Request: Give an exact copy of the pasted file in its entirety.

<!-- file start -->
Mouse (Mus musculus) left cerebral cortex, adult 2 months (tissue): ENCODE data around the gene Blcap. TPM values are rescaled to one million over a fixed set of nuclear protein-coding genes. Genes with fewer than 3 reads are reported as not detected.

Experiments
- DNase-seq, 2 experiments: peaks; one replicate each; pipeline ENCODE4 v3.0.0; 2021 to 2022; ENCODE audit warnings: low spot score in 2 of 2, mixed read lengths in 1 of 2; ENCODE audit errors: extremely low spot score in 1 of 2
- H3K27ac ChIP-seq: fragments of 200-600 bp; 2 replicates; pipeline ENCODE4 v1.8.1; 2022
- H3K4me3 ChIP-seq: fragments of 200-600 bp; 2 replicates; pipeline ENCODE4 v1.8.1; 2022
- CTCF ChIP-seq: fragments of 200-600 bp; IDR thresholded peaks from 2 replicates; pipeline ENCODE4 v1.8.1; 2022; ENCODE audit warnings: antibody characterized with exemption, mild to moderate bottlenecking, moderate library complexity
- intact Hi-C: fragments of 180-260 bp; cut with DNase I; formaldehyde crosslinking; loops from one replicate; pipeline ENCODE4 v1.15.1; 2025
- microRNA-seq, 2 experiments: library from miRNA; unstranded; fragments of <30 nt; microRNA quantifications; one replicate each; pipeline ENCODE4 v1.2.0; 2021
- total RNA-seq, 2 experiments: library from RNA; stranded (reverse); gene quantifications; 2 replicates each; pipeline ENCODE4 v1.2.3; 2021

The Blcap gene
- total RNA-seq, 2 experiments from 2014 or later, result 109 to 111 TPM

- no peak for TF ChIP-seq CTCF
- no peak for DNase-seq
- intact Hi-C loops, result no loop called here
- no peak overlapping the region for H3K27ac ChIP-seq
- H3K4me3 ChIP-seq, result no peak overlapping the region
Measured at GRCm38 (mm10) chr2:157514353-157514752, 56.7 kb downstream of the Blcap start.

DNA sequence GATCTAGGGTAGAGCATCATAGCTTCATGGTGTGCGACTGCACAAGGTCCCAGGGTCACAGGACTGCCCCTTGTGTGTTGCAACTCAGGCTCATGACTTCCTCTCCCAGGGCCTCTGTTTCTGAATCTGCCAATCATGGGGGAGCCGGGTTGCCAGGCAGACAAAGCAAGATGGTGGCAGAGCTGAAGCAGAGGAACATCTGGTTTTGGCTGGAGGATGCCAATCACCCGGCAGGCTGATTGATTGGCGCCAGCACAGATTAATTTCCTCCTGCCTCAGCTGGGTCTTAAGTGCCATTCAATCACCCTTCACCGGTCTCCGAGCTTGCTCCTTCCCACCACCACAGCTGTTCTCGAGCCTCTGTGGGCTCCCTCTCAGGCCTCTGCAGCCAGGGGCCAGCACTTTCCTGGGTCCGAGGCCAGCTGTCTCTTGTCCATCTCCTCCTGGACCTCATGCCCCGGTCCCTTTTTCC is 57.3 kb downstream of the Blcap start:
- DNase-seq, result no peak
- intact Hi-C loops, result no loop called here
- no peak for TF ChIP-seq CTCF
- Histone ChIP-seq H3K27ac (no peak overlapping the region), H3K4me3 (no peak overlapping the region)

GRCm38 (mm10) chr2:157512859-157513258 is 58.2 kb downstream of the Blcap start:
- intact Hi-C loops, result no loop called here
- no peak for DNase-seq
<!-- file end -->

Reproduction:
Mouse (Mus musculus) left cerebral cortex, adult 2 months (tissue): ENCODE data around the gene Blcap. TPM values are rescaled to one million over a fixed set of nuclear protein-coding genes. Genes with fewer than 3 reads are reported as not detected.

Experiments
- DNase-seq, 2 experiments: peaks; one replicate each; pipeline ENCODE4 v3.0.0; 2021 to 2022; ENCODE audit warnings: low spot score in 2 of 2, mixed read lengths in 1 of 2; ENCODE audit errors: extremely low spot score in 1 of 2
- H3K27ac ChIP-seq: fragments of 200-600 bp; 2 replicates; pipeline ENCODE4 v1.8.1; 2022
- H3K4me3 ChIP-seq: fragments of 200-600 bp; 2 replicates; pipeline ENCODE4 v1.8.1; 2022
- CTCF ChIP-seq: fragments of 200-600 bp; IDR thresholded peaks from 2 replicates; pipeline ENCODE4 v1.8.1; 2022; ENCODE audit warnings: antibody characterized with exemption, mild to moderate bottlenecking, moderate library complexity
- intact Hi-C: fragments of 180-260 bp; cut with DNase I; formaldehyde crosslinking; loops from one replicate; pipeline ENCODE4 v1.15.1; 2025
- microRNA-seq, 2 experiments: library from miRNA; unstranded; fragments of <30 nt; microRNA quantifications; one replicate each; pipeline ENCODE4 v1.2.0; 2021
- total RNA-seq, 2 experiments: library from RNA; stranded (reverse); gene quantifications; 2 replicates each; pipeline ENCODE4 v1.2.3; 2021

The Blcap gene
- total RNA-seq, 2 experiments from 2014 or later, result 109 to 111 TPM

- no peak for TF ChIP-seq CTCF
- no peak for DNase-seq
- intact Hi-C loops, result no loop called here
- no peak overlapping the region for H3K27ac ChIP-seq
- H3K4me3 ChIP-seq, result no peak overlapping the region
Measured at GRCm38 (mm10) chr2:157514353-157514752, 56.7 kb downstream of the Blcap start.

DNA sequence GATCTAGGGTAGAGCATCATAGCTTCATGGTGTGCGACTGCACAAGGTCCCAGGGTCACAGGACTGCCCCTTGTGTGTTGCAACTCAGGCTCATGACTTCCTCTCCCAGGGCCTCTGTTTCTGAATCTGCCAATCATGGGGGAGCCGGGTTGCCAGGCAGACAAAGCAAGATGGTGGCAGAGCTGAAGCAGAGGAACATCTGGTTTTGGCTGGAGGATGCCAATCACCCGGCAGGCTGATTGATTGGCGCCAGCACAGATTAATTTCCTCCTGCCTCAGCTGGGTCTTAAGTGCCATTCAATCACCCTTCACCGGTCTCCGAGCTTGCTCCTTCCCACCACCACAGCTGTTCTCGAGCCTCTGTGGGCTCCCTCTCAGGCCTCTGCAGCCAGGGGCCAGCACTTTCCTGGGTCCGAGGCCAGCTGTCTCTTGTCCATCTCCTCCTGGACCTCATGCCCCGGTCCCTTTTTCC is 57.3 kb downstream of the Blcap start:
- DNase-seq, result no peak
- intact Hi-C loops, result no loop called here
- no peak for TF ChIP-seq CTCF
- Histone ChIP-seq H3K27ac (no peak overlapping the region), H3K4me3 (no peak overlapping the region)

GRCm38 (mm10) chr2:157512859-157513258 is 58.2 kb downstream of the Blcap start:
- intact Hi-C loops, result no loop called here
- no peak for DNase-seq